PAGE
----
The mild activity of basaltic volcanoes is punctuated by violent explosive eruptions that occur without obvious precursors. Modelling the source processes of these sudden blasts is challenging. Here, we use two decades of ground deformation (tilt) records from Stromboli volcano to shed light, with unprecedented detail, on the short-term (minute-scale) conduit processes that drive such violent volcanic eruptions. We find that explosive eruptions, with source parameters spanning seven orders of magnitude, all share a common pre-blast ground inflation trend. We explain this exponential inflation using a model in which pressure build-up is caused by the rapid expansion of volatile-rich magma rising from depth into a shallow (<400m) resident magma conduit. We show that the duration and amplitude of this inflation trend scales with the eruption magnitude, indicating that the explosive dynamics obey the same (scale-invariant) conduit process. This scale-invariance of pre-explosion ground deformation may usher in a new era of short-term eruption forecasting.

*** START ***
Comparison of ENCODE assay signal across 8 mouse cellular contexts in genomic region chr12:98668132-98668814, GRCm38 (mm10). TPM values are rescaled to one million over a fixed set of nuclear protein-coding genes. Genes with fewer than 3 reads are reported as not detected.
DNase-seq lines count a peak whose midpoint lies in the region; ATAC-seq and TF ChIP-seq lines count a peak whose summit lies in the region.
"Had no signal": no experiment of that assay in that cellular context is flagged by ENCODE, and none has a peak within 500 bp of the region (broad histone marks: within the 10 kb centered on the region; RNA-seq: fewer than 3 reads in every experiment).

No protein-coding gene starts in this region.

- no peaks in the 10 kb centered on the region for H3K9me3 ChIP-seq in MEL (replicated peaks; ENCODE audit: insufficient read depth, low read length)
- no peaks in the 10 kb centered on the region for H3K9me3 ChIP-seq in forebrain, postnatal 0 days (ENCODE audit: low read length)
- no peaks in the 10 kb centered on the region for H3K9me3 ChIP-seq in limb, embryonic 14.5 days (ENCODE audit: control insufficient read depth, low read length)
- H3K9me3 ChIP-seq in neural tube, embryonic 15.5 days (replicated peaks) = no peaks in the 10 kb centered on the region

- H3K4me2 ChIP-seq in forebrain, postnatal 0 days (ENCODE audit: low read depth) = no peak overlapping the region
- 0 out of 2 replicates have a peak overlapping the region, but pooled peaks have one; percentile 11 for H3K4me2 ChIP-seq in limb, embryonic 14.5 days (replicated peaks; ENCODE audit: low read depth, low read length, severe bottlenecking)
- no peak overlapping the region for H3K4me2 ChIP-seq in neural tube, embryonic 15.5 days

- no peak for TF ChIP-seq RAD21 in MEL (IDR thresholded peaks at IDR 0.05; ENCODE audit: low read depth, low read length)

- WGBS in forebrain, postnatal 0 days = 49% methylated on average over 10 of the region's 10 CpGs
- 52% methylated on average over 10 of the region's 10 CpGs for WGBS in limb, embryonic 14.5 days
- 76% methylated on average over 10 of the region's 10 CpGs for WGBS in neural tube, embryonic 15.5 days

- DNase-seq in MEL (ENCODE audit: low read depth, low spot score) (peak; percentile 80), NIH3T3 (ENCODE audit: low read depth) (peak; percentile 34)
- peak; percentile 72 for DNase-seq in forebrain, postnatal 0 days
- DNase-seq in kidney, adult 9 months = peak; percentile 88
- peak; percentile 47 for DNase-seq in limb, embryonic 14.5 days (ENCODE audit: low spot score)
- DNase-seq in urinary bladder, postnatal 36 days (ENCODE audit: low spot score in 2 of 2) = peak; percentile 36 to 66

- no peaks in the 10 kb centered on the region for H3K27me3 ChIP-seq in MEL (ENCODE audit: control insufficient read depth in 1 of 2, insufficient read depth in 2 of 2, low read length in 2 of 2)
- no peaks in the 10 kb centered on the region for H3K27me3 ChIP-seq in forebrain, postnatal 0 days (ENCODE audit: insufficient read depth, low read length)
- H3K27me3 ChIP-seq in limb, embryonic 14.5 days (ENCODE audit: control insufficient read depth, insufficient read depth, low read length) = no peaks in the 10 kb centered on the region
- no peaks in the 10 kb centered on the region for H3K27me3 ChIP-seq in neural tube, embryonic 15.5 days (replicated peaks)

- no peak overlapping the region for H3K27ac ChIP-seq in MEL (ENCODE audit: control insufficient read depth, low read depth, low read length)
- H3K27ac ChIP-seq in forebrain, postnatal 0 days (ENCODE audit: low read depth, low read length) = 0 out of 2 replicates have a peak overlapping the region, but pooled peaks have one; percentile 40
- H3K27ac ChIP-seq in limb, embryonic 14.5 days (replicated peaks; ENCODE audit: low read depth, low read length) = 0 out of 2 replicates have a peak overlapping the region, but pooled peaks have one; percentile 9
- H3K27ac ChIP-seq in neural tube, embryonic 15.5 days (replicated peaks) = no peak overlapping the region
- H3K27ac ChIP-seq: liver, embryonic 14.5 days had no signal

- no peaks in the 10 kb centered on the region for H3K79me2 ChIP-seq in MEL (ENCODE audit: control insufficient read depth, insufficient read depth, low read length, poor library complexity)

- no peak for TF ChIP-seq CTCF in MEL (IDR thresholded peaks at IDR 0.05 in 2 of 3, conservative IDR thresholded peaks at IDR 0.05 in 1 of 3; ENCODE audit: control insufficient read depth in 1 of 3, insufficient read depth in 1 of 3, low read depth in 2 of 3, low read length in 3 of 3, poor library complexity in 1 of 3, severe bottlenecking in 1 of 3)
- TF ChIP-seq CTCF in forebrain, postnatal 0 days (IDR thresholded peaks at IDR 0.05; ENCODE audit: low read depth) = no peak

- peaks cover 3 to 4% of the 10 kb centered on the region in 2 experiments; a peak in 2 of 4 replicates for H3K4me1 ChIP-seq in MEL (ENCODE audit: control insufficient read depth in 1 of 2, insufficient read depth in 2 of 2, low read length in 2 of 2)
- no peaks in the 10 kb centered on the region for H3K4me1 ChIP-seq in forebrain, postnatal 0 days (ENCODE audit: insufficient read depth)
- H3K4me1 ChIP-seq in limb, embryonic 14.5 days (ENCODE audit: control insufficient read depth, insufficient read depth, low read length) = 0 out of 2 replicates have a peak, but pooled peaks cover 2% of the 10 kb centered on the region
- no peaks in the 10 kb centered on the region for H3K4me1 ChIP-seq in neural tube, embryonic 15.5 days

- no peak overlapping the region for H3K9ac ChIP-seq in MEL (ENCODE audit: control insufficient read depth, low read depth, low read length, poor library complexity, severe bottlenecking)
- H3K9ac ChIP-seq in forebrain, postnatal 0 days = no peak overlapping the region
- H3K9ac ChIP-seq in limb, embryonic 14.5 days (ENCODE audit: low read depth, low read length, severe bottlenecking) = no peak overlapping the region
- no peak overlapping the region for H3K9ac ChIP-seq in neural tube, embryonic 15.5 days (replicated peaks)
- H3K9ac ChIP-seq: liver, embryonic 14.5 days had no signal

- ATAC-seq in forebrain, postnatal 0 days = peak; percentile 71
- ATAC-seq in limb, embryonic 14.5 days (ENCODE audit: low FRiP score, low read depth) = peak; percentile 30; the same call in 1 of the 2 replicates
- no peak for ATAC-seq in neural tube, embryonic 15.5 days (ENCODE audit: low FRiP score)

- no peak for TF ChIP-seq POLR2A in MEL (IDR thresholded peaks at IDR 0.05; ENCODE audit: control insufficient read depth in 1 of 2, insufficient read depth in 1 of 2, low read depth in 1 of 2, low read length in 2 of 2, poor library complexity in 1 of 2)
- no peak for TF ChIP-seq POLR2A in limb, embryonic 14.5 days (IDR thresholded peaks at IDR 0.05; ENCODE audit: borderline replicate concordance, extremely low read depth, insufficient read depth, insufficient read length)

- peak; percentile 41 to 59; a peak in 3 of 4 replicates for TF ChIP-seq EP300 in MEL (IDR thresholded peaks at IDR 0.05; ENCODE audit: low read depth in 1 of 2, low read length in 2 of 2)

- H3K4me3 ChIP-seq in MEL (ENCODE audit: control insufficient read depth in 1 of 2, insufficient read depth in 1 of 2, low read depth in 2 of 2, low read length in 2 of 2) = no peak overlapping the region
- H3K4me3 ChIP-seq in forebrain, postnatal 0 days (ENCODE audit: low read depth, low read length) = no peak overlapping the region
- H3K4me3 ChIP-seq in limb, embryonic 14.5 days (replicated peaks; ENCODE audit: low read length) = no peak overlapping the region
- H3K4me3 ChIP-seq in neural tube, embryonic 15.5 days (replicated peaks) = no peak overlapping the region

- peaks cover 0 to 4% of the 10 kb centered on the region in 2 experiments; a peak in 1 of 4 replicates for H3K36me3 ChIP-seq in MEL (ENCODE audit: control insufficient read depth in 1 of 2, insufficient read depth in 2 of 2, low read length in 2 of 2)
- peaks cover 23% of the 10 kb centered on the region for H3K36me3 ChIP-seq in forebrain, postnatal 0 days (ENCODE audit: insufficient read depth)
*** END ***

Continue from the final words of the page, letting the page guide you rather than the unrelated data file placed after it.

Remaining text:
|Numero di pagine||8|
|Stato di pubblicazione||Published - 2021|